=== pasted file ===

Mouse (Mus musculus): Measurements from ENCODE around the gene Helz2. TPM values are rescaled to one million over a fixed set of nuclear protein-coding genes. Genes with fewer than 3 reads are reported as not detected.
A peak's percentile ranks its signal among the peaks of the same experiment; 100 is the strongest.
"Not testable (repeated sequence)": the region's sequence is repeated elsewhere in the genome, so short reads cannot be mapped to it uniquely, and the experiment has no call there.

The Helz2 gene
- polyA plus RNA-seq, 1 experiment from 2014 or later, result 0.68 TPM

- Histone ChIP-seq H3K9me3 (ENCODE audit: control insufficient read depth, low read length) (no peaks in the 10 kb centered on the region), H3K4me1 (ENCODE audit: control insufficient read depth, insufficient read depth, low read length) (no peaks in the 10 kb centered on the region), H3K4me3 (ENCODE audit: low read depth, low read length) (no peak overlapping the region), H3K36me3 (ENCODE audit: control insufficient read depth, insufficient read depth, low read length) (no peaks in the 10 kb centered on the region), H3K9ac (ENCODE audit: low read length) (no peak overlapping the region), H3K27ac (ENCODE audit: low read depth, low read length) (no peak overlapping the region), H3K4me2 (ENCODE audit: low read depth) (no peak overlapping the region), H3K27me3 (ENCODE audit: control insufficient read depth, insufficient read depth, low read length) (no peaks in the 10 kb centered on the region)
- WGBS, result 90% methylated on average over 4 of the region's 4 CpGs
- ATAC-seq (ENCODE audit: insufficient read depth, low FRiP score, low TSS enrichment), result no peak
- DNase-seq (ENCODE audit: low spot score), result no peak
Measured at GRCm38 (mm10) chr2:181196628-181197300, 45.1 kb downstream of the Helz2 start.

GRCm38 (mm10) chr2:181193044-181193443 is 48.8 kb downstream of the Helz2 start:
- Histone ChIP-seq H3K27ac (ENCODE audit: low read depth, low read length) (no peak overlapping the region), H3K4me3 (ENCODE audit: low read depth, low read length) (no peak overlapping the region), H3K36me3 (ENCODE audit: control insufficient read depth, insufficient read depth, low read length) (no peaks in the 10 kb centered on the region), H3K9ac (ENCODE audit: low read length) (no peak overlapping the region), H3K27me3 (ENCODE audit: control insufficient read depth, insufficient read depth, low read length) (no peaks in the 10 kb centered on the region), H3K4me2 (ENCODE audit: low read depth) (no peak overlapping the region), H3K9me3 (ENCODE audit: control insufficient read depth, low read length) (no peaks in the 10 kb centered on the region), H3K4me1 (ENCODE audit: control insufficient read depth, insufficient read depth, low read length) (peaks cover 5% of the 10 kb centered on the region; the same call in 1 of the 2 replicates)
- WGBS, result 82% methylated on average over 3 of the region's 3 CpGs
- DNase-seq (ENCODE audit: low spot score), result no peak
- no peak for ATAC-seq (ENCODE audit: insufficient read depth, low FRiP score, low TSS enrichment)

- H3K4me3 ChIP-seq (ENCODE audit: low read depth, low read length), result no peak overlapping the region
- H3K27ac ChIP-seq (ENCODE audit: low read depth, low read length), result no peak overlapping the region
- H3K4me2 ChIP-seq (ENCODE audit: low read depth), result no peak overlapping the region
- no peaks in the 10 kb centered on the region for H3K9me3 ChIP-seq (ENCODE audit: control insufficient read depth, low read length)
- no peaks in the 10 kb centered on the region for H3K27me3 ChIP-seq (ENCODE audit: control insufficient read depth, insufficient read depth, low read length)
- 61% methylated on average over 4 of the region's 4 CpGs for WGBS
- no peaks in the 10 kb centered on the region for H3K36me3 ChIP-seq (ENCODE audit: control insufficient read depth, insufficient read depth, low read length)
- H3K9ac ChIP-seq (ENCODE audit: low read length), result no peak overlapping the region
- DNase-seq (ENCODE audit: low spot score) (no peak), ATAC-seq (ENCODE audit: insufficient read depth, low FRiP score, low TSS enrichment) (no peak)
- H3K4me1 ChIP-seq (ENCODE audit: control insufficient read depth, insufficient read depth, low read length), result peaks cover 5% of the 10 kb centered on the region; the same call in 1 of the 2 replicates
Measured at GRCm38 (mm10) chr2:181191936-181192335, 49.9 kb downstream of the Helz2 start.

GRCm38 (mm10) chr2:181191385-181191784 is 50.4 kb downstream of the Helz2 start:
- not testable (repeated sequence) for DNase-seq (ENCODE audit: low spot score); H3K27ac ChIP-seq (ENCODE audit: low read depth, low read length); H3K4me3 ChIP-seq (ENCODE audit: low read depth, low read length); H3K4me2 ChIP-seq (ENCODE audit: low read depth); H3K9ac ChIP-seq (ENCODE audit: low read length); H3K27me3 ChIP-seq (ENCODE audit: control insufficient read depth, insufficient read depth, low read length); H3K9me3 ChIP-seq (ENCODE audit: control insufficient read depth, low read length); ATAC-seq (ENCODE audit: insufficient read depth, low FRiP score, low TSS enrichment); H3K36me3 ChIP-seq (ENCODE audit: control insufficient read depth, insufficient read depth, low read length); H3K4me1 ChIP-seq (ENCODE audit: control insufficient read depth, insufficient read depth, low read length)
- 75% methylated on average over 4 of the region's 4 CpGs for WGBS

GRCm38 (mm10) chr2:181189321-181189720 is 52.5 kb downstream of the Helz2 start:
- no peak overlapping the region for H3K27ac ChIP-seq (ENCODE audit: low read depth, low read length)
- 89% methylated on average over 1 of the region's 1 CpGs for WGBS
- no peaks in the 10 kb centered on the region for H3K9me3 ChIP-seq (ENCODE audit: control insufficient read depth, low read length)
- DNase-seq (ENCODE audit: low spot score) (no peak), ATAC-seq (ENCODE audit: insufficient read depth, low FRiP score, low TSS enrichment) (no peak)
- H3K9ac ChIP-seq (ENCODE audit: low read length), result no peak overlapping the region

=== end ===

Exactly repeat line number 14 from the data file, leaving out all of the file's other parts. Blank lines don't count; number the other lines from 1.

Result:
- DNase-seq (ENCODE audit: low spot score), result no peak